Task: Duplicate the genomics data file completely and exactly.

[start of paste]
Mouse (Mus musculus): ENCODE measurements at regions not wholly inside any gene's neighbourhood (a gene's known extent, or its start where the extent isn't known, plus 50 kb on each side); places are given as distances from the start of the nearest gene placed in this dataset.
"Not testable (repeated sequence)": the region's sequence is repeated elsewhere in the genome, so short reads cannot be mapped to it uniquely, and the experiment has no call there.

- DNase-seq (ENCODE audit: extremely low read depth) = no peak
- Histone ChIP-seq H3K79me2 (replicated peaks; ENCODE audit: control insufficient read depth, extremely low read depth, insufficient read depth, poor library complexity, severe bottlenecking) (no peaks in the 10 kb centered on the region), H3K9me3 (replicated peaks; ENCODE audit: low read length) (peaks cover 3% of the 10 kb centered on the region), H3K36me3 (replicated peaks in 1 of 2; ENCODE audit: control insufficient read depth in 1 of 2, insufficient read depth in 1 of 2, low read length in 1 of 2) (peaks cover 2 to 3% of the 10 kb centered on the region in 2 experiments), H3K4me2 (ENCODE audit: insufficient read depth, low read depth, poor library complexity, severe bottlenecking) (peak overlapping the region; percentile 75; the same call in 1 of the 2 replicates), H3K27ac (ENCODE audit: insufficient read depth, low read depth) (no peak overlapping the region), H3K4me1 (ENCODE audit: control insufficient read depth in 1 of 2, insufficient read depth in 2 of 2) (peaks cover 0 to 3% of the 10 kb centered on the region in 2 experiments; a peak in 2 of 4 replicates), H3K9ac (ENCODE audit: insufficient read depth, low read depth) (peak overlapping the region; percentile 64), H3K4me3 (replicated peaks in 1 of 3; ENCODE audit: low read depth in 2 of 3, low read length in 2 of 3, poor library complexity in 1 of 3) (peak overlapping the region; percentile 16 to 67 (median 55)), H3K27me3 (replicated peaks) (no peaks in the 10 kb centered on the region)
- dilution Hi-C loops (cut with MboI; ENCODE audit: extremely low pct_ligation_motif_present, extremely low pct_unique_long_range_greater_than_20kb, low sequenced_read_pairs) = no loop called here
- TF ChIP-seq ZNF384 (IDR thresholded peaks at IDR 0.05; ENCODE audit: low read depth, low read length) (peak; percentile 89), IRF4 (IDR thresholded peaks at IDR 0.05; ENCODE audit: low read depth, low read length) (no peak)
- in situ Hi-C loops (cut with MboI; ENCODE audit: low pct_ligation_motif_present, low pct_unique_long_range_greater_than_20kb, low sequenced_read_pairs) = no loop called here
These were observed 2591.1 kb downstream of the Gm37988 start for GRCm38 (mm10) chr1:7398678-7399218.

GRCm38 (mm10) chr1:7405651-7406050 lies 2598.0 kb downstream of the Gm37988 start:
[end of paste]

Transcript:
Mouse (Mus musculus): ENCODE measurements at regions not wholly inside any gene's neighbourhood (a gene's known extent, or its start where the extent isn't known, plus 50 kb on each side); places are given as distances from the start of the nearest gene placed in this dataset.
"Not testable (repeated sequence)": the region's sequence is repeated elsewhere in the genome, so short reads cannot be mapped to it uniquely, and the experiment has no call there.

- DNase-seq (ENCODE audit: extremely low read depth) = no peak
- Histone ChIP-seq H3K79me2 (replicated peaks; ENCODE audit: control insufficient read depth, extremely low read depth, insufficient read depth, poor library complexity, severe bottlenecking) (no peaks in the 10 kb centered on the region), H3K9me3 (replicated peaks; ENCODE audit: low read length) (peaks cover 3% of the 10 kb centered on the region), H3K36me3 (replicated peaks in 1 of 2; ENCODE audit: control insufficient read depth in 1 of 2, insufficient read depth in 1 of 2, low read length in 1 of 2) (peaks cover 2 to 3% of the 10 kb centered on the region in 2 experiments), H3K4me2 (ENCODE audit: insufficient read depth, low read depth, poor library complexity, severe bottlenecking) (peak overlapping the region; percentile 75; the same call in 1 of the 2 replicates), H3K27ac (ENCODE audit: insufficient read depth, low read depth) (no peak overlapping the region), H3K4me1 (ENCODE audit: control insufficient read depth in 1 of 2, insufficient read depth in 2 of 2) (peaks cover 0 to 3% of the 10 kb centered on the region in 2 experiments; a peak in 2 of 4 replicates), H3K9ac (ENCODE audit: insufficient read depth, low read depth) (peak overlapping the region; percentile 64), H3K4me3 (replicated peaks in 1 of 3; ENCODE audit: low read depth in 2 of 3, low read length in 2 of 3, poor library complexity in 1 of 3) (peak overlapping the region; percentile 16 to 67 (median 55)), H3K27me3 (replicated peaks) (no peaks in the 10 kb centered on the region)
- dilution Hi-C loops (cut with MboI; ENCODE audit: extremely low pct_ligation_motif_present, extremely low pct_unique_long_range_greater_than_20kb, low sequenced_read_pairs) = no loop called here
- TF ChIP-seq ZNF384 (IDR thresholded peaks at IDR 0.05; ENCODE audit: low read depth, low read length) (peak; percentile 89), IRF4 (IDR thresholded peaks at IDR 0.05; ENCODE audit: low read depth, low read length) (no peak)
- in situ Hi-C loops (cut with MboI; ENCODE audit: low pct_ligation_motif_present, low pct_unique_long_range_greater_than_20kb, low sequenced_read_pairs) = no loop called here
These were observed 2591.1 kb downstream of the Gm37988 start for GRCm38 (mm10) chr1:7398678-7399218.

GRCm38 (mm10) chr1:7405651-7406050 lies 2598.0 kb downstream of the Gm37988 start: